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I'm trying to get a snapshot id which current machine state connected to. I logged to ESXi server via ssh.

Here is an example of vim-cmd vmsvc/snapshot.get <VMID>:

Get Snapshot:
|-ROOT
--Snapshot Name        : first
--Snapshot Id        : 1
--Snapshot Desciption  : Default
--Snapshot Created On  : 2/8/2013 16:45:17
--Snapshot State       : powered off
--|-CHILD
----Snapshot Name        : second
----Snapshot Id        : 2
----Snapshot Desciption  : Default
----Snapshot Created On  : 2/8/2013 16:46:3
----Snapshot State       : powered off
----|-CHILD
------Snapshot Name        : third
------Snapshot Id        : 3
------Snapshot Desciption  : Default
------Snapshot Created On  : 2/8/2013 16:46:38
------Snapshot State       : powered off
----|-CHILD
------Snapshot Name        : two-two
------Snapshot Id        : 4
------Snapshot Desciption  : Default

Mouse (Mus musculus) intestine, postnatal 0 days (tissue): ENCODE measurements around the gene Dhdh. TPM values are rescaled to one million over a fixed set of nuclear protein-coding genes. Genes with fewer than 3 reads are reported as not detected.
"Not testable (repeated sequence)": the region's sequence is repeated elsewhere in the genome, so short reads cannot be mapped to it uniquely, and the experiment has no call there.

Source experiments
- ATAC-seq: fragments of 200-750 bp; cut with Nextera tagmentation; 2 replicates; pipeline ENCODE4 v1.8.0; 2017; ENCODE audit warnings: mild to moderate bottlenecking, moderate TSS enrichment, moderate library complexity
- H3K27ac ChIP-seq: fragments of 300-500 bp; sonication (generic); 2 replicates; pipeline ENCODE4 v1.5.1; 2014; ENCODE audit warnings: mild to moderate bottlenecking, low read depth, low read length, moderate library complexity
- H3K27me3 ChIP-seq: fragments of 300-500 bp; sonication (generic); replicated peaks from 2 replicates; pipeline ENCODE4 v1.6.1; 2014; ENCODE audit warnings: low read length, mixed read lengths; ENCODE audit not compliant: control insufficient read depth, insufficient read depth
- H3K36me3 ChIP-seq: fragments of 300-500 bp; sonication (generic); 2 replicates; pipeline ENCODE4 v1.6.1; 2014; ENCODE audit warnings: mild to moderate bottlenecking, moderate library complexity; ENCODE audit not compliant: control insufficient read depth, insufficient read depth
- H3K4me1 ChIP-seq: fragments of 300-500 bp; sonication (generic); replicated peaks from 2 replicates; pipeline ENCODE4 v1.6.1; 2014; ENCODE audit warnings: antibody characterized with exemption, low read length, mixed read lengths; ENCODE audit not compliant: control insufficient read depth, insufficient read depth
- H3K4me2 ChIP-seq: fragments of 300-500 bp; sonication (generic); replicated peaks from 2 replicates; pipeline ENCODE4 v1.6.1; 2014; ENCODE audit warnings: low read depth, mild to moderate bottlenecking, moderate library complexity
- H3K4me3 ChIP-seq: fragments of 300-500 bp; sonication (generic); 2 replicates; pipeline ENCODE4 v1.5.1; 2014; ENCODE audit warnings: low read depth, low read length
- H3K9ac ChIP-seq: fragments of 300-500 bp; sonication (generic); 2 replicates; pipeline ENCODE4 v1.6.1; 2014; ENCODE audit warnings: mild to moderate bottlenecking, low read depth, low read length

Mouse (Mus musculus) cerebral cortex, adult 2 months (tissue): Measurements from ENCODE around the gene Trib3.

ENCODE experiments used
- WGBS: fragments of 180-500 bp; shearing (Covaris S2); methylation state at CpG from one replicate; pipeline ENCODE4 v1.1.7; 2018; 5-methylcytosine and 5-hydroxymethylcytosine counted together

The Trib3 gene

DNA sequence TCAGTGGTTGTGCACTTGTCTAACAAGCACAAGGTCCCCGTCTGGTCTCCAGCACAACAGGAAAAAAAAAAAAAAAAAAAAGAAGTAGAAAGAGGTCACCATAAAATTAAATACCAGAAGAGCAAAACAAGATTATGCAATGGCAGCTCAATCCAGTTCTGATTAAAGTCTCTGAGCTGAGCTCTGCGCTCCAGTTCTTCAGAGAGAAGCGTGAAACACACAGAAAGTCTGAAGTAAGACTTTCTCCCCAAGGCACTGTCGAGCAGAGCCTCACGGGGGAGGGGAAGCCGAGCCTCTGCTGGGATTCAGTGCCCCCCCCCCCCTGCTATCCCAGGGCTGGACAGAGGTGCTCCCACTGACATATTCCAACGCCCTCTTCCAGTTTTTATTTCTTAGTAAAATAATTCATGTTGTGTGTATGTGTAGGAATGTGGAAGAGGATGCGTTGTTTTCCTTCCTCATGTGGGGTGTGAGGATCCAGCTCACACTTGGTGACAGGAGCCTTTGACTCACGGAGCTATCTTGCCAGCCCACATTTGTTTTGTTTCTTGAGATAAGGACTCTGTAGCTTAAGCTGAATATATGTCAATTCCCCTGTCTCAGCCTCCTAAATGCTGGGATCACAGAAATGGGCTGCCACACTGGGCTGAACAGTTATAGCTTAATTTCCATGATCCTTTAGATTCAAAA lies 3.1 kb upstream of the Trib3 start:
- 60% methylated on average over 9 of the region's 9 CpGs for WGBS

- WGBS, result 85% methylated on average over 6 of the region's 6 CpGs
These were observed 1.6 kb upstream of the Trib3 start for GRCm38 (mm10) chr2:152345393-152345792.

------Snapshot Created On  : 2/8/2013 16:57:23
------Snapshot State       : powered off

How to know what is the snapshot id my current running machine depend of.

3
  • They all say "powered off"... I don't know if that means anything...
    – daviewales
    Feb 9 '13 at 9:52
  • What are you trying to do exactly? Your machine is "connected" to all of those snapshots. You can revert state of your VM to any of those snapshots. So answering your question, all snapshots in your example are current. @daviewales, it means that snapshots were made when vm was in "powered off" state. Oct 21 '13 at 8:31
  • I think he's trying to find out the "You are here" location that is visible in the vSphere client on Windows. I am trying to do the same thing. Aug 28 '15 at 19:59
0

vim-cmd vmsvc/get.snapshotinfo <VMID> will return the entire snapshot tree. Curiously enough, the current snapshot is in the currentSnapshot field. For example:

currentSnapshot = 'vim.vm.Snapshot:104-snapshot-57',

In this case, 104 is the VM ID and 57 is the snapshot ID.

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